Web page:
Note again, what the scripture says about God looking after us. His people are uplifted, the hungry are fed and justice is secured for the oppressed. And so too are we called to do for others in their favour, to look after them.
Mary and Joseph are also messengers of God. Inside her body, Mary carries the Word Incarnate.
How are we messengers for God? And in what ways do we carry this good news, this message in our lives?
Since St Ignatius had such a strong commitment to and love of Jesus, it should come as no surprise that he also had a deep and abiding devotion to Mary, the mother of Jesus. A favorite prayerful request of his to Mary was: “Place me with your Son.” | Praying with the Jesuits (Paulist Press, 2011)
Time and time again, we seek the intercession of Mary. While venerated, she is not worshipped, but rather points us to her Son and our Lord in whom all things are fulfilled. In John’s gospel at the wedding in Cana where Jesus performs his first sign, it is Mary who issues the imperative, saying, “Do whatever he tells you.”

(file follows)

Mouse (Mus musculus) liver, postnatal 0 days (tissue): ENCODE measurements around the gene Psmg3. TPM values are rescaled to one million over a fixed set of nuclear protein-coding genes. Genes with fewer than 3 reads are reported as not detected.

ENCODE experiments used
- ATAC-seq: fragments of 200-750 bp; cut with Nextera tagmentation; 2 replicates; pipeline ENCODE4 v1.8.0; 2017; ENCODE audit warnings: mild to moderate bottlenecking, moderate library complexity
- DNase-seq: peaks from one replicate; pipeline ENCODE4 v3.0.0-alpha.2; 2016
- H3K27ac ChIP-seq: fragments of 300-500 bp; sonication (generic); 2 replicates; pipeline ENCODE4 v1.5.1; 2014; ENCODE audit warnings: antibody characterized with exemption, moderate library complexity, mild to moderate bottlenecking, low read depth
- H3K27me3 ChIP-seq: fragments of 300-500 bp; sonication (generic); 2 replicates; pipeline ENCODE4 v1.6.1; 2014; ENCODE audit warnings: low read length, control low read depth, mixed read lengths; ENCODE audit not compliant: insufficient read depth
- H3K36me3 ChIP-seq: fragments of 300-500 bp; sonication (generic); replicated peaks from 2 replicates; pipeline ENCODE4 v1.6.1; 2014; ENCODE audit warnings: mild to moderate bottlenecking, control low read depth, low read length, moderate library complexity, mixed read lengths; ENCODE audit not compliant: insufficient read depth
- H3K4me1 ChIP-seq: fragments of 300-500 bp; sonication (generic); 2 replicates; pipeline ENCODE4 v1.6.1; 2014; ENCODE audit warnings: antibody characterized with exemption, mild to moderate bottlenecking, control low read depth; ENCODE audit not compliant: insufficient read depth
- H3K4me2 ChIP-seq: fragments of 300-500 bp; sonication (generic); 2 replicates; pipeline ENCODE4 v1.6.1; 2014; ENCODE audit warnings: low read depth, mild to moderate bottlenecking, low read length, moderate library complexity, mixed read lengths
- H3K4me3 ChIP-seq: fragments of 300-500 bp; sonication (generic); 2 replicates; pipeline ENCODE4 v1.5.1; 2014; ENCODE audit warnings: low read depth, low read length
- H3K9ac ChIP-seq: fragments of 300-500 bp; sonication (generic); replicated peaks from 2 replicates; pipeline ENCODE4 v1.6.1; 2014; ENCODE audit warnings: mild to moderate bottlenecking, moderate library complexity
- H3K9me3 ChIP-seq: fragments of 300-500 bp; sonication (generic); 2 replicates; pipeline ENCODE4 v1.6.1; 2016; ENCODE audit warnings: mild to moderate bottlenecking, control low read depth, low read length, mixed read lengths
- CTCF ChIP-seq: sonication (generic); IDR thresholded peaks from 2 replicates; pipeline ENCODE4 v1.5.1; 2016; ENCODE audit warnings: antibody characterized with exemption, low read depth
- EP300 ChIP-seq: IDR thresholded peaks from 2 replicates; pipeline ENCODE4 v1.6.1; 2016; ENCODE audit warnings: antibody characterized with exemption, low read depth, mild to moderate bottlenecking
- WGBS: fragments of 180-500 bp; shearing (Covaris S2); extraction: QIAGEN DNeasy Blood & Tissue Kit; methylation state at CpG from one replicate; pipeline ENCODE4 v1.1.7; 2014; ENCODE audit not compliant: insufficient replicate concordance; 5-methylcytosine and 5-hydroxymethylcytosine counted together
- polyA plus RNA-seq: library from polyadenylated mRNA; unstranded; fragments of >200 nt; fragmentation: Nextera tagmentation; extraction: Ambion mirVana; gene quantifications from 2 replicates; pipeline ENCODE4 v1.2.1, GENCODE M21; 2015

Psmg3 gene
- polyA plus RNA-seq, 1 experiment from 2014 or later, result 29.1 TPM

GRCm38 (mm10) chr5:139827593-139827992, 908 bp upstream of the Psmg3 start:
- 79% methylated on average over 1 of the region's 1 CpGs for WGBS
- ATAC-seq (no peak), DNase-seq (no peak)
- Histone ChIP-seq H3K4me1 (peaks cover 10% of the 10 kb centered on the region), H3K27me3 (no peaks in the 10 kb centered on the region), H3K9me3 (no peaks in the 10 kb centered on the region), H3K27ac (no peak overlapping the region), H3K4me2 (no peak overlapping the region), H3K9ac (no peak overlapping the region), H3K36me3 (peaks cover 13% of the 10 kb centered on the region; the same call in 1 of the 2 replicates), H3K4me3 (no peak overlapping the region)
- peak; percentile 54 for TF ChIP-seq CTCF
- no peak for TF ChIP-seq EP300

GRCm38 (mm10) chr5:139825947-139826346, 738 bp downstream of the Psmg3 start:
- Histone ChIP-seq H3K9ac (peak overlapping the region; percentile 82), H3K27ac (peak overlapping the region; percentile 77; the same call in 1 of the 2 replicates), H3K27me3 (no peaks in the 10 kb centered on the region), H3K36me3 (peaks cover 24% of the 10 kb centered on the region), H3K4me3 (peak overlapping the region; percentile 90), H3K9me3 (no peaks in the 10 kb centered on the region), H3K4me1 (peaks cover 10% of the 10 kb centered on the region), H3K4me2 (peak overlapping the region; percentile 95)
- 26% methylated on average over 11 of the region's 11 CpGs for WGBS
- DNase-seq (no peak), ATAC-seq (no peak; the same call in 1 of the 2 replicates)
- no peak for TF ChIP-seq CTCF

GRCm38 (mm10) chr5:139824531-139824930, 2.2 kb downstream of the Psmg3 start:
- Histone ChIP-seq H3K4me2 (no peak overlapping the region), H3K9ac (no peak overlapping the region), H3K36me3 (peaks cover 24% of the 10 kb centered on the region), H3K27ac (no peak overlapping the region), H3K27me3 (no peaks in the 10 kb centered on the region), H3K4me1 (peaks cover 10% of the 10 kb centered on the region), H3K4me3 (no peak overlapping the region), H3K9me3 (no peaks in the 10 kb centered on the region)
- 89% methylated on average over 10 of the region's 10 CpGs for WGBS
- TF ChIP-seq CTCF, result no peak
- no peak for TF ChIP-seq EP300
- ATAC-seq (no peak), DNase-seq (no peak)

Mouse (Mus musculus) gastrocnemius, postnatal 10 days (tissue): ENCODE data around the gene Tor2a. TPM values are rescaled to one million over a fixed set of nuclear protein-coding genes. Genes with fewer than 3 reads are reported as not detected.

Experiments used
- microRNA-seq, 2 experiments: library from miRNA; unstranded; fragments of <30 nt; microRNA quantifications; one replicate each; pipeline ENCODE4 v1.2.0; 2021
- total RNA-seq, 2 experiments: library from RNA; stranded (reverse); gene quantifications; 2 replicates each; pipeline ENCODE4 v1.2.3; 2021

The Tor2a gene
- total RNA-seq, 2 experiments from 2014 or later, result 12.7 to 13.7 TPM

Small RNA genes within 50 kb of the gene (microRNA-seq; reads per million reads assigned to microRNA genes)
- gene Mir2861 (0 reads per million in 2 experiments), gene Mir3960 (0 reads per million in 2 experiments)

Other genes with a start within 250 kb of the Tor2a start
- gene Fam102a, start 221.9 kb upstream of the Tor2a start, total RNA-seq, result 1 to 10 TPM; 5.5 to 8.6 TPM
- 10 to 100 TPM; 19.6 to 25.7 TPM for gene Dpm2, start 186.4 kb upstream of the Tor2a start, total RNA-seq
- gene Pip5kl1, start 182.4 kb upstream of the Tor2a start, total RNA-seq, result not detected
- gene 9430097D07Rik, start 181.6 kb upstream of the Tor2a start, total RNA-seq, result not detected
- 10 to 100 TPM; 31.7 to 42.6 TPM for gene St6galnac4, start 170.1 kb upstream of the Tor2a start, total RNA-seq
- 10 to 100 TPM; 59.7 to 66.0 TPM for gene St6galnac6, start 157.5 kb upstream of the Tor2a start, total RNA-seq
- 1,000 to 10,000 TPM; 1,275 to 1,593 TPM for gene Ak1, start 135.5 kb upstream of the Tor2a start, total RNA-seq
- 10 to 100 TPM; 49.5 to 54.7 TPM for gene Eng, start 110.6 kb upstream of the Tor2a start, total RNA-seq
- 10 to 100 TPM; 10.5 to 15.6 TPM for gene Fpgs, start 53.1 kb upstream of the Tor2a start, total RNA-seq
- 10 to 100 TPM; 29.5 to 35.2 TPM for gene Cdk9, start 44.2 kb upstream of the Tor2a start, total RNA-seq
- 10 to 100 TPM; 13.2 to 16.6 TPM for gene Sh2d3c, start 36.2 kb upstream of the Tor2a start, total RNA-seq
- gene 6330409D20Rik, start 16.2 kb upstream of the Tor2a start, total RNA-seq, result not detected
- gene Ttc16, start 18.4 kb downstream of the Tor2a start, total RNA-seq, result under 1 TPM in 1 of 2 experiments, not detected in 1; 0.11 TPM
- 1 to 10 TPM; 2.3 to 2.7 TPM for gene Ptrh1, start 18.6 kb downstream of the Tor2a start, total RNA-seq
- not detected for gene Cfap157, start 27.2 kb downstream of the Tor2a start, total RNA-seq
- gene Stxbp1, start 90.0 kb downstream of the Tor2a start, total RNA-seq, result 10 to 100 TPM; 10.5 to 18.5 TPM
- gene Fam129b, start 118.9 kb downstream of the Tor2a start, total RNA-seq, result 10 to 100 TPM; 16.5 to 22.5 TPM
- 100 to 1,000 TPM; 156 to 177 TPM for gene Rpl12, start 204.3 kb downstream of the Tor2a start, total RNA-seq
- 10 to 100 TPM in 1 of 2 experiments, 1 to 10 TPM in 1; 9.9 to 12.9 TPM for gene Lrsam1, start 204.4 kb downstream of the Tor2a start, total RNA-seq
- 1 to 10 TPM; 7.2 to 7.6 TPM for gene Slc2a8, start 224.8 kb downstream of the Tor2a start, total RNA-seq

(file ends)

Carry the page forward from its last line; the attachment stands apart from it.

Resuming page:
There is a lot to say about Mary and about the feast of the Assumption, but perhaps for now, let us look at this note, again from Fr Healey:
The feast of the Assumption (August 15) is still one of the traditional days on which Jesuits pronounce their vows…
Since it is only the beginning of the day this morning, pause for a moment and ask yourself prayerfully:
What are the vows I have made? How do I live them?
Where I fall short, I ask for the grace to stand up again.
Where I excel, I ask for the grace of gratitude and humility, always praising God.
Let the day unfold gently, remembering the vows we have made to the Lord. God knows all that is in our hearts, let Mary take them to Him.